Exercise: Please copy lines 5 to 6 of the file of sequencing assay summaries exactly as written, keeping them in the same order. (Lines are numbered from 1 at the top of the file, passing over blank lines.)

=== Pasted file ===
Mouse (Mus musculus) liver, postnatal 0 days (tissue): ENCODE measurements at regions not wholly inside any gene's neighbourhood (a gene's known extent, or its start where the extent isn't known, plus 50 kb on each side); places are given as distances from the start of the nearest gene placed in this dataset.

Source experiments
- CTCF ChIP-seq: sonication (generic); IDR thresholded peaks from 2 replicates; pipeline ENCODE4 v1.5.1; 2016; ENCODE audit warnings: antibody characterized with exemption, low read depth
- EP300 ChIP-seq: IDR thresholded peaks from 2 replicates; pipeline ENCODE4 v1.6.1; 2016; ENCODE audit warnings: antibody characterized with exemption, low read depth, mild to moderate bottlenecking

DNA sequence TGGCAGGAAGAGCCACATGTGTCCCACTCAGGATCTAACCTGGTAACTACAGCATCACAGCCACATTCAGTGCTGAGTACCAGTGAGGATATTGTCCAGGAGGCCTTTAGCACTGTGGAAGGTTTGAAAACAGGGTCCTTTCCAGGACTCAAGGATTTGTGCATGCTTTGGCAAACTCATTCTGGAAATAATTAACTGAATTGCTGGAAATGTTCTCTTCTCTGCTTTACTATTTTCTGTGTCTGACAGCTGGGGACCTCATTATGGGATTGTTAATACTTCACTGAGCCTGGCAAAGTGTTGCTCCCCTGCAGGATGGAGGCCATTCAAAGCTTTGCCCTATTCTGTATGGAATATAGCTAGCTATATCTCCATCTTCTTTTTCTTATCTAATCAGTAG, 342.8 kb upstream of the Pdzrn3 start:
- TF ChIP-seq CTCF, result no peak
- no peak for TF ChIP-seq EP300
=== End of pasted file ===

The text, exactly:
DNA sequence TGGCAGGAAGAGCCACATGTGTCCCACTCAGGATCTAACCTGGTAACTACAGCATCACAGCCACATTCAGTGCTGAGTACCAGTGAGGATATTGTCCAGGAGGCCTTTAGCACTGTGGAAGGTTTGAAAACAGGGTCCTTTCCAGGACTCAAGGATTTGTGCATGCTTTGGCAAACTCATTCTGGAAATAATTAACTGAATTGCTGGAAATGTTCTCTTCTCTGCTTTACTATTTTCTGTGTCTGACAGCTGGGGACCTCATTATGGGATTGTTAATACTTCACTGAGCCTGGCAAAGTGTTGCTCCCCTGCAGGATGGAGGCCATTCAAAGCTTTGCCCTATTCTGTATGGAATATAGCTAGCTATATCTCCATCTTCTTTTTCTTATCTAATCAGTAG, 342.8 kb upstream of the Pdzrn3 start:
- TF ChIP-seq CTCF, result no peak